Kodiak Oil & Gas (KOG: NYSE: US$9.04 | Buy, US$12.00
One of our favorite SMID-cap idea given asset productivity; diverging Bakken productivity levels along the Nesson anticline, capital intensity concerns persist
Results west of the Nesson continue to exhibit a productivity inflection point; east Nesson results show improvement: A common theme we highlighted as we entered 2012 was the initial well productivity roll-over west of the Nesson anticline and persistent capital intensity concerns across the Williston Basin.
Fforward six months and analyze the most recent results by operator and county, we believe the broad productivity uplift associated with higher intensity completions in Williams and McKenzie County has largely occurred and appears to have reached an inflection point. On the margin, the latest sample of 30-day production rates for the broader trend demonstrate a ~1% decrease on a rolling average basis.
While we continue to see some level of marginal degradation west of the Nesson anticline (5-10%), our latest review of the state data across east Nesson (Mountrail & Dunn Counties) points to sequential productivity accretion within these mature regions
There are a couple factors driving this decline in the counties west of the Nesson anticline. As we move from ’12 into ’13, the “first pass” drilling window for operators to hold their best leases by production should be starting to narrow.
With the maturation of this play, most Bakken producers have moved past the delineation phase of the core fairway and have now shifted their focus to cost-efficient execution and reserve recoverability.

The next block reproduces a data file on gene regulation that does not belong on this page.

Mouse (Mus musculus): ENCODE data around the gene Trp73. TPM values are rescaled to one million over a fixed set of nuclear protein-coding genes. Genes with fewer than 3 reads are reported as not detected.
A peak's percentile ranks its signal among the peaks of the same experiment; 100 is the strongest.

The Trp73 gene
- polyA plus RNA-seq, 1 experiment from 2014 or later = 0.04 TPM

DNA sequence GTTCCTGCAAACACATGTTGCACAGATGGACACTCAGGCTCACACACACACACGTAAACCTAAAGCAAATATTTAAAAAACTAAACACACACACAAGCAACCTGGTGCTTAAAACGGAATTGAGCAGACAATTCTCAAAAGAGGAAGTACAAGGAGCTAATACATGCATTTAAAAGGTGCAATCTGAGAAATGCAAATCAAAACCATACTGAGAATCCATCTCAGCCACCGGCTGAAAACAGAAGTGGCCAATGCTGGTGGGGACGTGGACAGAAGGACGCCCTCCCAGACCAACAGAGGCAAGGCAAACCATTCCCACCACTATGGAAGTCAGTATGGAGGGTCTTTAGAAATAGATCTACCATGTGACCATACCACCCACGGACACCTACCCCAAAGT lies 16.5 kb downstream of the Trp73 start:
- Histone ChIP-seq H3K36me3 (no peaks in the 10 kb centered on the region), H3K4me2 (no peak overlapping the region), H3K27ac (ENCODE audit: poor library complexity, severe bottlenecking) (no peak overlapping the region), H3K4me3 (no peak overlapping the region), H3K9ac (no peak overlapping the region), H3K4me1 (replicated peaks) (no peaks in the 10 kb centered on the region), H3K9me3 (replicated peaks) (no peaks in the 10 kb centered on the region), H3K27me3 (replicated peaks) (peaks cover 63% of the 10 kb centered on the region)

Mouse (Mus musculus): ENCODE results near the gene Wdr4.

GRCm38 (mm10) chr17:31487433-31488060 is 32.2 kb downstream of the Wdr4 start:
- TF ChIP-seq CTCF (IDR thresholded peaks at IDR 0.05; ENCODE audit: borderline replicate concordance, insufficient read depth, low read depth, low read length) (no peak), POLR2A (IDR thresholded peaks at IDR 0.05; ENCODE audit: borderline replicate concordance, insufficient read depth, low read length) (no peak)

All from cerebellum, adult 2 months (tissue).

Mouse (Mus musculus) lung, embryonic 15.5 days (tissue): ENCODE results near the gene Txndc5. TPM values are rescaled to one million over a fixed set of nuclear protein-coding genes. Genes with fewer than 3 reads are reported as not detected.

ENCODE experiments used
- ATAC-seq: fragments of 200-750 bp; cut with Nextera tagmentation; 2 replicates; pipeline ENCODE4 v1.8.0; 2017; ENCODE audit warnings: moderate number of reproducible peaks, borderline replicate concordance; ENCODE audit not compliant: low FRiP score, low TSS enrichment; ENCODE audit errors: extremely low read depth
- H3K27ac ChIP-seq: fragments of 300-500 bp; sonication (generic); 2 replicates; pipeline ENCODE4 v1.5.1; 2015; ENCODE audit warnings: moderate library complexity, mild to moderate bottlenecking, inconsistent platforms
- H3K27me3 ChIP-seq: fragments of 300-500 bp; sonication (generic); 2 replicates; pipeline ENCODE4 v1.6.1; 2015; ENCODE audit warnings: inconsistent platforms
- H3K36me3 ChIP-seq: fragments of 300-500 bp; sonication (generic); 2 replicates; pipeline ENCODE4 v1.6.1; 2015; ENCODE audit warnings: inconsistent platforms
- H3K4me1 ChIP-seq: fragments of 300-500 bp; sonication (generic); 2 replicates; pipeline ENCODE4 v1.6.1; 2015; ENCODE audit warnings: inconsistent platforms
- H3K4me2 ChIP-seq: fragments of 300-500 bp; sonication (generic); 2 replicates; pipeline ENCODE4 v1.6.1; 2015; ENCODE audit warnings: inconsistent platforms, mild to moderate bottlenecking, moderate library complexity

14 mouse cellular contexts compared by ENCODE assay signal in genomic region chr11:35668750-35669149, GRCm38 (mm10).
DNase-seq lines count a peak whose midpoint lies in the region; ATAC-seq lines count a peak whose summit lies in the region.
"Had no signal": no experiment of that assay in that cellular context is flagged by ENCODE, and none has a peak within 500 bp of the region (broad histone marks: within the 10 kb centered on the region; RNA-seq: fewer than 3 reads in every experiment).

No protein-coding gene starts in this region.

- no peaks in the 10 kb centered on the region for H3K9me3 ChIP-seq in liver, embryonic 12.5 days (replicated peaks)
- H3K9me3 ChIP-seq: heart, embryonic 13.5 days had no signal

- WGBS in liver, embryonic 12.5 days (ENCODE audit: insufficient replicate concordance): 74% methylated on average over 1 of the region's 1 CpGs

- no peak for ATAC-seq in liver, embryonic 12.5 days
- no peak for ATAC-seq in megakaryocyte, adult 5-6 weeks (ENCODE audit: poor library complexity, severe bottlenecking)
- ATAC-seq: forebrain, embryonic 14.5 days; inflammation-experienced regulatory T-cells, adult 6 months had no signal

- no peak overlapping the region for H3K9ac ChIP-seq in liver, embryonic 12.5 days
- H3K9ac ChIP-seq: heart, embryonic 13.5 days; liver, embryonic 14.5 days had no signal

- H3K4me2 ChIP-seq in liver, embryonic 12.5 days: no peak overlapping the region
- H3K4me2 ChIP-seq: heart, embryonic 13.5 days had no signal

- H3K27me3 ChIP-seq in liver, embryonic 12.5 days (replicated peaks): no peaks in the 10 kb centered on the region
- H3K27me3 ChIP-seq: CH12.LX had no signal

Additionally, in the more extensively developed areas of East Nesson, we have seen operators such as CLR, EOG and HES drive appreciable well performance in both Mountrail and Dunn Counties with 15% and 30% improvements in the past six months respectively.
Notably, this analysis marks a sharp contrast from our H1/11 snapshot, which outlined the perceived step down in productivity within Mountrail County as operators transitioned to development of the Three Forks interval.
Well performance vs. elevated capital intensity levels:
KOG remains our favorite SMID-cap idea given asset productivity: With the complex Middle Bakken geology and varying depositional targets warranting extensive optimization studies, operators have generally shifted towards longer laterals and tested multiple proppant formulas and stimulation configurations.
As a result, consensus estimates for well costs/recoveries and economic returns remain inconsistent across the Williston Basin. It appears well costs have potentially reached a plateau with broader service availability given the deceleration of activity from several large operators.
In contrast, there does appear to be lingering stresses associated with certain services (work over-rigs/housing) and a tight labor market point, all of which point to elevated capital intensity levels in the coming months.
The most meaningful cost efficiencies, which ultimately should be derived from pad drilling and simultaneous completions, will not materialize until early ‘13.
Understanding the diverse geology and development nuances of this prolific trend, we believe it is more critical to assess the cost vs. productivity relationship on a per-unit and relative performance basis.
We continue to view Kodiak Oil & Gas (KOG) and Continental Resources (CLR) as two of the more proficient operators with exposure to the most productive parts of the Bakken trend. Both companies demonstrate appreciable upside to the peer group production (‘11 vintage 30 & 180-day) and exhibit a strong relationship in terms of cost vs. productivity metrics (EUR/Boe vs. $CWC/stage).